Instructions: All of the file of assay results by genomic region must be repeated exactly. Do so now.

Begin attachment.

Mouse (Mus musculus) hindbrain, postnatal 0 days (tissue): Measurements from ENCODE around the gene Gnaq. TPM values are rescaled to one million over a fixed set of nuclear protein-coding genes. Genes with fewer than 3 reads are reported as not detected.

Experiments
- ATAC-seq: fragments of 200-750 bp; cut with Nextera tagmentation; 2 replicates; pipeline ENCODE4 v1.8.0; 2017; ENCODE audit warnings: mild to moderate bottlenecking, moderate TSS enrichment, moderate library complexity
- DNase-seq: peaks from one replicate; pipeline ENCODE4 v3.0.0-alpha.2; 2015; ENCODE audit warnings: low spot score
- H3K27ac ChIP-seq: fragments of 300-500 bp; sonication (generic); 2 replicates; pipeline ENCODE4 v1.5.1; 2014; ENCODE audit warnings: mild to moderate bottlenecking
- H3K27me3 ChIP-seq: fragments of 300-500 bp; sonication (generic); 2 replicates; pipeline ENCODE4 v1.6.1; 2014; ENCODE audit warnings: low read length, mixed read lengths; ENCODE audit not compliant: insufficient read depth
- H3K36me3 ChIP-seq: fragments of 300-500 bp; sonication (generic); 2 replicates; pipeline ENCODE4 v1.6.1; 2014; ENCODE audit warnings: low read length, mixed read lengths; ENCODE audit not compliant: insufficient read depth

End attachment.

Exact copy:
Mouse (Mus musculus) hindbrain, postnatal 0 days (tissue): Measurements from ENCODE around the gene Gnaq. TPM values are rescaled to one million over a fixed set of nuclear protein-coding genes. Genes with fewer than 3 reads are reported as not detected.

Experiments
- ATAC-seq: fragments of 200-750 bp; cut with Nextera tagmentation; 2 replicates; pipeline ENCODE4 v1.8.0; 2017; ENCODE audit warnings: mild to moderate bottlenecking, moderate TSS enrichment, moderate library complexity
- DNase-seq: peaks from one replicate; pipeline ENCODE4 v3.0.0-alpha.2; 2015; ENCODE audit warnings: low spot score
- H3K27ac ChIP-seq: fragments of 300-500 bp; sonication (generic); 2 replicates; pipeline ENCODE4 v1.5.1; 2014; ENCODE audit warnings: mild to moderate bottlenecking
- H3K27me3 ChIP-seq: fragments of 300-500 bp; sonication (generic); 2 replicates; pipeline ENCODE4 v1.6.1; 2014; ENCODE audit warnings: low read length, mixed read lengths; ENCODE audit not compliant: insufficient read depth
- H3K36me3 ChIP-seq: fragments of 300-500 bp; sonication (generic); 2 replicates; pipeline ENCODE4 v1.6.1; 2014; ENCODE audit warnings: low read length, mixed read lengths; ENCODE audit not compliant: insufficient read depth